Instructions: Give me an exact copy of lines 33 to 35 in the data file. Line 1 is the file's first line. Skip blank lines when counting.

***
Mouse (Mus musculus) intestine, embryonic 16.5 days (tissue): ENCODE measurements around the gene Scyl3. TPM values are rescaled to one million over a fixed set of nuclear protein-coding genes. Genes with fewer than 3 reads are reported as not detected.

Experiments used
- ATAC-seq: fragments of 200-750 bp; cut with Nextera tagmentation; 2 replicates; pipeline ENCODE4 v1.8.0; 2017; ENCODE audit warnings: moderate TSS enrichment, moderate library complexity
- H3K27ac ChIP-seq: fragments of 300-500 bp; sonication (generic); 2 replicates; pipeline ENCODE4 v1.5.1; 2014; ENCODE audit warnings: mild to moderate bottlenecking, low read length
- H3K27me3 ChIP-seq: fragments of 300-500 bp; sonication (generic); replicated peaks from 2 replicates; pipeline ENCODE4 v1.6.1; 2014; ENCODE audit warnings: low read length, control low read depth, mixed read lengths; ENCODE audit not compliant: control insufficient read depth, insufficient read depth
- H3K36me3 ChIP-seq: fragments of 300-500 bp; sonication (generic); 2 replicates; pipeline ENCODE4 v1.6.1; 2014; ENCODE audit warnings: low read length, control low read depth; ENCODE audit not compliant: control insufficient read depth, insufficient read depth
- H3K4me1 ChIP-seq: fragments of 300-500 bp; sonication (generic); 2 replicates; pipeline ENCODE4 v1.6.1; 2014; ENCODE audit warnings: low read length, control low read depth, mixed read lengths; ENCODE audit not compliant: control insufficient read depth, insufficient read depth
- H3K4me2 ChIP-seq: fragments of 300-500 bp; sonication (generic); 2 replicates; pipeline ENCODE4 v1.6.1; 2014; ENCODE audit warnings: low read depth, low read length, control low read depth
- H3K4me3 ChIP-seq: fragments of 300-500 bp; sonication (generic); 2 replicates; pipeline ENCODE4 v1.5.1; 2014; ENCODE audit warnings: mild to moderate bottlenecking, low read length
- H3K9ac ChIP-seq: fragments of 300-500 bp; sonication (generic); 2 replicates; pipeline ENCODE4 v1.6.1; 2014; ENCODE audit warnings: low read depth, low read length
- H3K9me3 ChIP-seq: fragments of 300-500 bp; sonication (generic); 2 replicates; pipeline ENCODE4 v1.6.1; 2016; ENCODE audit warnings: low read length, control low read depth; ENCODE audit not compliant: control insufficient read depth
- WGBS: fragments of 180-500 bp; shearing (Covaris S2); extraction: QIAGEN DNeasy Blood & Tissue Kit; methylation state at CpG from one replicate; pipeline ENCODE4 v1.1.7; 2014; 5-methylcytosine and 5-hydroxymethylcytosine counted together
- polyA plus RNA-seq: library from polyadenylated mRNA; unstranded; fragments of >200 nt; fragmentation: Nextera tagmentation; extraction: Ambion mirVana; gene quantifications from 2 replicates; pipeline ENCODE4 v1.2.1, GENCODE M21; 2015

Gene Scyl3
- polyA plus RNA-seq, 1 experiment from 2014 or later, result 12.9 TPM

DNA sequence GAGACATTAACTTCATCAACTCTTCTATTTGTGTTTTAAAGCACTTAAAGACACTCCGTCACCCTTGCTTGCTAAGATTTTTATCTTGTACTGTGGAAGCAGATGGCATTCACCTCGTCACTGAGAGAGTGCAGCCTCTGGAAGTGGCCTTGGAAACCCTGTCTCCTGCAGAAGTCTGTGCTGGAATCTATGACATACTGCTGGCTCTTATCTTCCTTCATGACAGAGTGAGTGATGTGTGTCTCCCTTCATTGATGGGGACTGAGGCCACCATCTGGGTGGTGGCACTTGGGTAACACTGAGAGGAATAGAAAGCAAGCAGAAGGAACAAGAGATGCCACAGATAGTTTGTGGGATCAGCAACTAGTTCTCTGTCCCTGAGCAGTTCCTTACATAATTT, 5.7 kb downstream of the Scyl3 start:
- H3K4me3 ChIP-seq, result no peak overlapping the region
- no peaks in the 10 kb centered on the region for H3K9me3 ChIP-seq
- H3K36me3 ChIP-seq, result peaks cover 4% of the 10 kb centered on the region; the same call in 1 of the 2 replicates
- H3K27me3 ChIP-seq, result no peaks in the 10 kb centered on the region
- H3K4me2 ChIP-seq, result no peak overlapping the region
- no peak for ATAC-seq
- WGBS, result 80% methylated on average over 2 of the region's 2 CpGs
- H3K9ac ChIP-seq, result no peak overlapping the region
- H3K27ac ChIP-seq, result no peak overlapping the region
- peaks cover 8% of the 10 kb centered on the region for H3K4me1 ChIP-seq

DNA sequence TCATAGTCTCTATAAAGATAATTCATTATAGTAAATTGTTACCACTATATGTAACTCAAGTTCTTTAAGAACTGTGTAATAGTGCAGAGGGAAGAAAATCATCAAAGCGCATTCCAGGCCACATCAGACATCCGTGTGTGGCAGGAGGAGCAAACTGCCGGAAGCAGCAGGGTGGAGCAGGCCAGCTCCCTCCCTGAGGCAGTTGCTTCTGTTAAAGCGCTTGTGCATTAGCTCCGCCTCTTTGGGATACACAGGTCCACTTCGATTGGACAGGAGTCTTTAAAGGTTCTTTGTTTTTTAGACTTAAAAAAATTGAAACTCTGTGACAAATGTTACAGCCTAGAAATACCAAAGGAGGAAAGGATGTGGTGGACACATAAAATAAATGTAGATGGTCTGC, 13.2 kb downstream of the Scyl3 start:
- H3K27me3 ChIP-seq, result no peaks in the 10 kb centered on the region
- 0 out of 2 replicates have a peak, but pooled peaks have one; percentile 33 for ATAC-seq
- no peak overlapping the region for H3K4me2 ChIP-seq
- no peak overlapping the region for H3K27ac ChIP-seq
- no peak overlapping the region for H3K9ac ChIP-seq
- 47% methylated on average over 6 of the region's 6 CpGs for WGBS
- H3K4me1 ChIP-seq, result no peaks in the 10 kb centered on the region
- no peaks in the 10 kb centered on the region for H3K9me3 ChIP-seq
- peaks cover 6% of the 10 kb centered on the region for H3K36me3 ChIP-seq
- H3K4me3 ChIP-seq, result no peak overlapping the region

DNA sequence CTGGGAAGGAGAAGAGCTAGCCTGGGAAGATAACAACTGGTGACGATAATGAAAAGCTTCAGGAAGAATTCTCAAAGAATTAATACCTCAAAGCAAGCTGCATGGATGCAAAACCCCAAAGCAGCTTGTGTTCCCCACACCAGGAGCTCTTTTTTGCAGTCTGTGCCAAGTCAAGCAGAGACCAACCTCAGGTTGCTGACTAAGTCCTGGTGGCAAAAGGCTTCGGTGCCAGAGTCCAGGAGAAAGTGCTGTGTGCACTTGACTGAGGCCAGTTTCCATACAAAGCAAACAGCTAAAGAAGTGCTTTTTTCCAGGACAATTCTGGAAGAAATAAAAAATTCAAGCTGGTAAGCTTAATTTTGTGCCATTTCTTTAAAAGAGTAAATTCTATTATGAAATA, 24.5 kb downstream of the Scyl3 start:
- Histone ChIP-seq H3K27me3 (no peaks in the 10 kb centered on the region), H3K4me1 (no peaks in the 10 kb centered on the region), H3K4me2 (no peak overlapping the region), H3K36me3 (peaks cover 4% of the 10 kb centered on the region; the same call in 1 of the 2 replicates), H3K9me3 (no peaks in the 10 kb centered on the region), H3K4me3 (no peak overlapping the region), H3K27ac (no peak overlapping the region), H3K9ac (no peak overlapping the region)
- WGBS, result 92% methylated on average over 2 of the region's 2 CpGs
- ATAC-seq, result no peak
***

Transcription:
- 47% methylated on average over 6 of the region's 6 CpGs for WGBS
- H3K4me1 ChIP-seq, result no peaks in the 10 kb centered on the region
- no peaks in the 10 kb centered on the region for H3K9me3 ChIP-seq